Ron Sexsmith is in a difficult spot: Despite his well-structured pop songs and praise from the likes of Elvis Costello and Paul McCartney, his music has been confined to critical darling status. It’s a shame, because Sexsmith’s music comprises orchestral, Brian Wilson-esque love odes at times, and at others, contemplative, Sea Change-era Beck tunes. His newest album, Forever Endeavour, fuses those elements into an album of tightly-packed pop goodness.
Sexsmith is at his best when he doesn’t try to do too much. Songs like the jaunty “Nowhere Is” and the slow-rolling “Lost in Thoughts” are simple country-folk structures that showcase Sexsmith’s old soul vocoal with rising and falling strings and slide guitars. The latter track could easily be a ’70s Leonard Cohen cut (who’s another strong supporter of Sexsmith), gliding over the ears like a sea breeze.
“Sneak Out the Back Door” lets Sexsmith’s words take front and center — just him and his guitar. He tells the story of a relationship falling apart and how he’s “never been good at saying good-bye” so he’s just going to “sneak out the back door.” The old sad-words-over-jolly-melody trick works fantastically— especially at the end, when he sings, “When my life is over / gonna sneak out the back door / Hadn’t much of a Midas touch / No luck for sure / Give my regards to the people in charge / As I sneak out the back door.”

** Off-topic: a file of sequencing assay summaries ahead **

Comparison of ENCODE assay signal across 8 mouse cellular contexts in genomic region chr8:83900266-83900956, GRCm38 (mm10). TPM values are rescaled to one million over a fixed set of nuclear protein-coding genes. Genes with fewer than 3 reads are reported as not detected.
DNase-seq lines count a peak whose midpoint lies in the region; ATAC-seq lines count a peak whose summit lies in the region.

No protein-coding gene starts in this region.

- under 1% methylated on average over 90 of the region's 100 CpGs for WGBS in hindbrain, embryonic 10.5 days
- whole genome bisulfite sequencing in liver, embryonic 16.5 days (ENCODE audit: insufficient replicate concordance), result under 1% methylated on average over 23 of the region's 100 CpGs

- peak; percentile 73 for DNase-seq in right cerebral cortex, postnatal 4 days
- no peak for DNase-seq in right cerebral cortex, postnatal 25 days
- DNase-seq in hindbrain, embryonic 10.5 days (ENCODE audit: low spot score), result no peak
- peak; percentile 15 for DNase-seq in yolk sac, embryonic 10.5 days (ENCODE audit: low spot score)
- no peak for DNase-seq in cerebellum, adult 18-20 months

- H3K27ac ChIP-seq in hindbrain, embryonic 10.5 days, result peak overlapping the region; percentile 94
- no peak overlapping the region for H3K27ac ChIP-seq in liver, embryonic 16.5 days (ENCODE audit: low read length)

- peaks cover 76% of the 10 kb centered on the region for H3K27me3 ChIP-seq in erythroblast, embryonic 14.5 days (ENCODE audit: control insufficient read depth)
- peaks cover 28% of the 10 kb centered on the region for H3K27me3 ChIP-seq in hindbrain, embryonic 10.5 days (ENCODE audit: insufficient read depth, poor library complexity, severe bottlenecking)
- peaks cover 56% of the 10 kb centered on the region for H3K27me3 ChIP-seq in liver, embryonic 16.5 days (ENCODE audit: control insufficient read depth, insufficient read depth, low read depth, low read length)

The few missteps on the album are the too-pristine “Back of My Hand” and the forced Dixieland stomp of “Me Myself and Wine”. The production and extraneous instruments make the songs sound overwrought, particularly the horns on the latter. Overall, though, the album is crisp and straightforward, making Forever Endeavor a big step toward Sexsmith gaining household-name status.
Essential Tracks: “Lost in Thought”, “Sneak Out the Back Door”